Cleve Hicks, who led our 2012-2103 survey to Bili, has submitted these two watercolor paintings he made of chimpanzees from Northern DR Congo to the Endangered: Art for Apes contest. Check their on-line gallery.
‘I painted this portrait of an unknown chimpanzee in Northern DR Congo to reflect the uncertain future faced by Africa’s great apes. I spent the last 10 years working on a research and conservation project near the town of Bili, studying a large population of previously undocumented chimpanzees. I imagine this to be a young male Bili chimpanzee, who has ventured out onto the savanna’s edge as dusk approaches, only to be startled by something he has seen or heard on the horizon. The glow of a human-lit bushfire? The retort of a military gun fired at an elephant? Loud celebrations at a gold mining camp? A lion’s roar? I don’t know, but this chimpanzee senses that something is amiss. Given today’s situation, as the bushmeat trade expands in tandem with massive human incursion into formerly pristine chimpanzee habitat, he is wise to be wary.’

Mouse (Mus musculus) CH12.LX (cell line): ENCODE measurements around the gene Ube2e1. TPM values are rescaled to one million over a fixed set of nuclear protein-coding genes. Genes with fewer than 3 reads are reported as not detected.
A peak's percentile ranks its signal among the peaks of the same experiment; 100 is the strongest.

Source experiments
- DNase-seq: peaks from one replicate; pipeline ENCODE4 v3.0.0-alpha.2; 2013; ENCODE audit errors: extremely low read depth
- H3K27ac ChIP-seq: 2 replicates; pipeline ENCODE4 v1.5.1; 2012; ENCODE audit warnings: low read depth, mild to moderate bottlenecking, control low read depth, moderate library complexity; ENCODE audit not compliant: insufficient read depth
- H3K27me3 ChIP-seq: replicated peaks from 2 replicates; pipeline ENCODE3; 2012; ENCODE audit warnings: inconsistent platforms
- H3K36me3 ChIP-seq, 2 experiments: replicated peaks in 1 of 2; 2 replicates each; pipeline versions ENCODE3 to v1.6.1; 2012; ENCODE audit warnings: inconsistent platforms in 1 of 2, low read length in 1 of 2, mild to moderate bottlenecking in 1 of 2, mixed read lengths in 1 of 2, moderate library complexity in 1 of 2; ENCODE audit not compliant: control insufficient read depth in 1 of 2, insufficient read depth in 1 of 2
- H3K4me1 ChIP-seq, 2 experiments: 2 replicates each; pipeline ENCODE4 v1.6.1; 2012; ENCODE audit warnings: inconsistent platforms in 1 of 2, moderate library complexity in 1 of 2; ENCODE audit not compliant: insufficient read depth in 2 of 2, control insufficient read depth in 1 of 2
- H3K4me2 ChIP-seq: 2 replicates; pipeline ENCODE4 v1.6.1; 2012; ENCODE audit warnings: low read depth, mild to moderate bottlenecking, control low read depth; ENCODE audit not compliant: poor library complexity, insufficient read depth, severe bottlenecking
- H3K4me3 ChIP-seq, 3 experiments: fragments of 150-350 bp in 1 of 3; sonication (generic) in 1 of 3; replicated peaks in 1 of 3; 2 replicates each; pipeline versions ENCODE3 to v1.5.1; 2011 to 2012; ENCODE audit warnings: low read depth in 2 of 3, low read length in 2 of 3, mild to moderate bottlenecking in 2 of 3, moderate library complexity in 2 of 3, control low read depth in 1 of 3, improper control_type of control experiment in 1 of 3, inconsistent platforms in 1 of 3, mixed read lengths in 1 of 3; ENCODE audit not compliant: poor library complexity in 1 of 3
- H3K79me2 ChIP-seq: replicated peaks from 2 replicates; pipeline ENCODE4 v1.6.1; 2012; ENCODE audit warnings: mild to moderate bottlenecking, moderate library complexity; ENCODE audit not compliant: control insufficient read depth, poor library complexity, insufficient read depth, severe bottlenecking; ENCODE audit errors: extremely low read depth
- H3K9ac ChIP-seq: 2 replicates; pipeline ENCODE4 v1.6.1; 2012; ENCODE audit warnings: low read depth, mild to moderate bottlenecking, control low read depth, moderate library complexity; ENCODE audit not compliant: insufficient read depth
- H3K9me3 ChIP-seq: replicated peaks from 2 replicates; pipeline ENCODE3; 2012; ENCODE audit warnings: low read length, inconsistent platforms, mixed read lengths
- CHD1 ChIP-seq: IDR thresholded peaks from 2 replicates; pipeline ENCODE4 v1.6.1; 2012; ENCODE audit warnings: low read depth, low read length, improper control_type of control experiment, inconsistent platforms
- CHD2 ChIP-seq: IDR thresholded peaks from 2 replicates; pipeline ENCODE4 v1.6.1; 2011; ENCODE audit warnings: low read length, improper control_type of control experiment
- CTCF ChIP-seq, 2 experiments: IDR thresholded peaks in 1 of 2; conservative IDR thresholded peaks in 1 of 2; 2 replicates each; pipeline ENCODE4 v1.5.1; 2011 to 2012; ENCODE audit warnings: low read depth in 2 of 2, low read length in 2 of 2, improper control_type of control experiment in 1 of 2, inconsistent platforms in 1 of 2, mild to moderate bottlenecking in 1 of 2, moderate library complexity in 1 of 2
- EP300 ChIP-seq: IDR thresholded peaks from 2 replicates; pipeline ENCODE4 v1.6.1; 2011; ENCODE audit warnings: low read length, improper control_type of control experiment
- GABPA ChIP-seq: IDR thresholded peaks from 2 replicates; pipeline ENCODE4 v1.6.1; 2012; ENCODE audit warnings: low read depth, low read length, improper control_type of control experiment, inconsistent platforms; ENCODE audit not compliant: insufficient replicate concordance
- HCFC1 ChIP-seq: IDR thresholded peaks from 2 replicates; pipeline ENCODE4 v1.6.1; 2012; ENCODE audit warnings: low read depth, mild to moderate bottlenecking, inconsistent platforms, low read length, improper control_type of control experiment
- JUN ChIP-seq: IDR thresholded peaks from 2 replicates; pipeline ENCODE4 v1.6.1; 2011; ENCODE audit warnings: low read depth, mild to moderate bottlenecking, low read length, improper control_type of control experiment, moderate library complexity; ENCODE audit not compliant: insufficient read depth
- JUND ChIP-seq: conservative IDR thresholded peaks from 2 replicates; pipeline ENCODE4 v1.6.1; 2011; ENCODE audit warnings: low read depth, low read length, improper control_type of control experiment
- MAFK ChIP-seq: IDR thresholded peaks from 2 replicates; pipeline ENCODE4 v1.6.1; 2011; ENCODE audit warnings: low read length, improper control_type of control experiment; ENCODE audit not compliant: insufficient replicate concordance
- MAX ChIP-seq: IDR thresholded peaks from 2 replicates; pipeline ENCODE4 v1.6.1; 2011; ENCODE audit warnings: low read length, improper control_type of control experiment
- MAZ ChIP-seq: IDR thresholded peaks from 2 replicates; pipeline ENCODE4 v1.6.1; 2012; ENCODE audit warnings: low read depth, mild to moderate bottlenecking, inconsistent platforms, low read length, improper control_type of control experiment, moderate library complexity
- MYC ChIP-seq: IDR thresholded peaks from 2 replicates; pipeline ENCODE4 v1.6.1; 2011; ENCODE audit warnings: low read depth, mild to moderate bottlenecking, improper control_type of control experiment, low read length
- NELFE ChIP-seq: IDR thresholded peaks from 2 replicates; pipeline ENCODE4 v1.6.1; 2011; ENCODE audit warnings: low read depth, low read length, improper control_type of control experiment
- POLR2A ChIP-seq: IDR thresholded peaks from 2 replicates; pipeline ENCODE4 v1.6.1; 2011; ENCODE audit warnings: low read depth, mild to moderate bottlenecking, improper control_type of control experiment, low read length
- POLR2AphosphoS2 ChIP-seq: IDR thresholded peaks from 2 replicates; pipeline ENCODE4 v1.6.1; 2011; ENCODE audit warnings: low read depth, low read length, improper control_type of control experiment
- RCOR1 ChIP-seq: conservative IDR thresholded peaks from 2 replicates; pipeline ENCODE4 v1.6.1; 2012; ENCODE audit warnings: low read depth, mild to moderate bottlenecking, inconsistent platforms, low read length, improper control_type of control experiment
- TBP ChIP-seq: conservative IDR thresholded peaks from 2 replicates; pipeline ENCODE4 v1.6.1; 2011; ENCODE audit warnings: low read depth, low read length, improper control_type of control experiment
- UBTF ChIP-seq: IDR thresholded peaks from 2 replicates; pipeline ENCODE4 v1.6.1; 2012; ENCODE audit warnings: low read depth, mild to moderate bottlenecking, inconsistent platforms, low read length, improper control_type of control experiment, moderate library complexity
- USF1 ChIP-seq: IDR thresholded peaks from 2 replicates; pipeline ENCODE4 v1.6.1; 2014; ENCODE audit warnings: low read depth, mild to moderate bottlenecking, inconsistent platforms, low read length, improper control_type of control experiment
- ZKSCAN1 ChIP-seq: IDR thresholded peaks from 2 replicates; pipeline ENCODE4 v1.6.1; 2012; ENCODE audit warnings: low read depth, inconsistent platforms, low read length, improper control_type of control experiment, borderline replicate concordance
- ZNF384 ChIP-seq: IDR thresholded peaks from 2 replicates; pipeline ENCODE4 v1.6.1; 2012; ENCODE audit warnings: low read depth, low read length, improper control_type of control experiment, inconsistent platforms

‘I painted this watercolor of the chimpanzee orphan Kathé, who we rescued in the town of Likati, Northern DRC, in 2007. Kathé’s front teeth had been pried out with a hot knife, but this had done nothing to squash her endlessly playful, rambunctious character. The painting was sold to a dear friend to raise money for the chimpanzee sanctuary in which Kathé finally found a home, the Lwiro Primate Rehabilitation Center.
The Endangered: Art for Apes group works to raise awareness of wildlife conservation issues around the world through the visual arts, and all proceeds from the exhibition go towards the Center for Great Apes.